Tuesday, October 11, 2016

Still Chewing

My first post on this oral fixation, The Need to Chew is Real, covers some of the 'whys' of the issue.  You may want to read it first.

We have tried so many things to keep it under control in a socially acceptable way!  It is not an easy task, but with diagnoses figure out, we have more in our "tool box".

He still chews the gum when stressed or bored, and especially when he needs to concentrate for school work.  We buy it by the bucket!  We have tried sugar-free bubble gum, but its not the same texture - not as hard, so not as effective.


We do the snack tray on occasion, but not daily as we did a couple of years ago.  Rereading my own posts reminds me to get some more lemon candies, but the rest of the snacks - pretzels, peanuts, suckers- we do usually have on hand.  We have added potato chips to the mix of crunchy choices since that first post.

So what works and what doesn't?  This will be different for every child, I'm sure, but here is our experience.

Works most of the time:
Food and gum, as described above.
Drinks, especially with a straw or in a Camelbak bottle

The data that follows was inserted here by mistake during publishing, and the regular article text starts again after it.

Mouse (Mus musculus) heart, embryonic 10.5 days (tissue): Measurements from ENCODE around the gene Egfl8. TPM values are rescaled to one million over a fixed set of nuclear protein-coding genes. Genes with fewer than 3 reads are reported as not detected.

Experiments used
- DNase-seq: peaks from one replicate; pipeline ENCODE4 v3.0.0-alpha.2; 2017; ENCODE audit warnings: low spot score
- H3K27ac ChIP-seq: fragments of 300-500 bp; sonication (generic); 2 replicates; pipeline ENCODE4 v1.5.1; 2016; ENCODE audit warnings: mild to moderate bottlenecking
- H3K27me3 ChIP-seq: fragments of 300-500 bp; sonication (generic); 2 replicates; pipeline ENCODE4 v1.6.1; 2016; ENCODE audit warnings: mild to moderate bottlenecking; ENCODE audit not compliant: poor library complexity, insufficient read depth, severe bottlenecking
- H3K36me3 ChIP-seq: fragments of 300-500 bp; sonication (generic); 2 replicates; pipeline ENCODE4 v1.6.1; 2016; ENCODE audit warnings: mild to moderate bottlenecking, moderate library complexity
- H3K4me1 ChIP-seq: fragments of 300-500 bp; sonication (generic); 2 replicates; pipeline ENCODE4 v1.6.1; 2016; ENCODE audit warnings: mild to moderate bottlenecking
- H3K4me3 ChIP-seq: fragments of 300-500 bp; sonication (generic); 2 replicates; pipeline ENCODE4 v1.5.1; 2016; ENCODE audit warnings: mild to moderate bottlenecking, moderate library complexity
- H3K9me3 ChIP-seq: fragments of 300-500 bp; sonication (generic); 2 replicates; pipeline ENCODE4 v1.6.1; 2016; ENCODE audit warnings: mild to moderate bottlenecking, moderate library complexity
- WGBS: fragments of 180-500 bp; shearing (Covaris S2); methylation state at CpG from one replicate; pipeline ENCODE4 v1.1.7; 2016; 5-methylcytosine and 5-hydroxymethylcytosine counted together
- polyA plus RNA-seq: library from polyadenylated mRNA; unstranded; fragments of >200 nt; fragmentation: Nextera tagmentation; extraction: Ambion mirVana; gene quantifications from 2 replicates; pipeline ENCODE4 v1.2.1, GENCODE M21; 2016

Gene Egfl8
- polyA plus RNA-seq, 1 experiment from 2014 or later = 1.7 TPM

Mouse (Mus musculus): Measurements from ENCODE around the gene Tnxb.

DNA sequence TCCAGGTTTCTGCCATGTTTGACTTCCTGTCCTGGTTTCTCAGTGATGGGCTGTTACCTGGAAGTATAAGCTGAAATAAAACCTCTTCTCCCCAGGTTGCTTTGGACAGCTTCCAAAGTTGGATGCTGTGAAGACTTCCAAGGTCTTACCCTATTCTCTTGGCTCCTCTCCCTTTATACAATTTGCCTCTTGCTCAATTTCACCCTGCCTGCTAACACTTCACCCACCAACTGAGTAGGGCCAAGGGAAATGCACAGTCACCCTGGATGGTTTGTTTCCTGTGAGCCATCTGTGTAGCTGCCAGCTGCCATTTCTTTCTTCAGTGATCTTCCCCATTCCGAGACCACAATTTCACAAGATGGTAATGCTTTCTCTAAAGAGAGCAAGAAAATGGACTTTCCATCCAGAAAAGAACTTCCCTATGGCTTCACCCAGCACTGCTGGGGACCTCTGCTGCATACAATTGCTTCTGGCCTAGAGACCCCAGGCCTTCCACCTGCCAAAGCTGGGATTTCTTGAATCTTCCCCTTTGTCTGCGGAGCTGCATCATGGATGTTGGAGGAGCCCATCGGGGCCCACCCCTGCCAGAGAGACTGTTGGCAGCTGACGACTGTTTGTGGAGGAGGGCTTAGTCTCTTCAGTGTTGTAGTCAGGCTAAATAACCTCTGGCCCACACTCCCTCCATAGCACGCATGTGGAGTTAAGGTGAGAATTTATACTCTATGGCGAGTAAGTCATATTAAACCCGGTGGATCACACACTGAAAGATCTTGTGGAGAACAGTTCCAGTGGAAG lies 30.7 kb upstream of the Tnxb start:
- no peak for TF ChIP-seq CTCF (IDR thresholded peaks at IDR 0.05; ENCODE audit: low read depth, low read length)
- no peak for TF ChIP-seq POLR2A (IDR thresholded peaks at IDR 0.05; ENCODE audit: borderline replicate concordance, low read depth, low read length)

Works occasionally:
Chewies, such as Chewelry
Other chewy toys, like Chew Stixx
Jewelry that shouldn't really be chewed on
Pencils, pens

What he really wants in his mouth and defaults to if not provided continuously with the above:
Fingers
Headphone wires
and other things that should not be in his mouth

His poor thumbs are a little bit better than they used to be, but the skin picking issue is real.  He picks at the skin with his fingers, then back in his mouth they go, all day long.  Sometimes we put band-aids on to cover, and then he picks at the band-aids...which is better, but doesn't break the habit (compulsion?).  If his thumbs aren't being assaulted, its because his hands are busy with keyboard and mouse while his mind is busy with a game and the headphones are on, which means the wire is in his mouth.  I don't think he will actually get electrocuted should he break through to the insides of the cord, but it does make for more headphone purchases.

The only possible fix I can think of is coating fingers and wires in nasty tasting stuff daily, but since I don't think he can control this thing (perhaps this is his stim?), it would be cruel.  I did try putting clear polish on his thumb nails (and generously missing so it got the surrounding skin), and it didn't make any difference.

Could this issue truly be a stim?  Has anyone else dealt with such a compulsive chewer?


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2 comments:

  1. Absolutely sounds like a cozy and comforting stem to me...that you as a great mom are regulating and tweaking for his health...
    Thanks and love,
    Full Spectrum Mama

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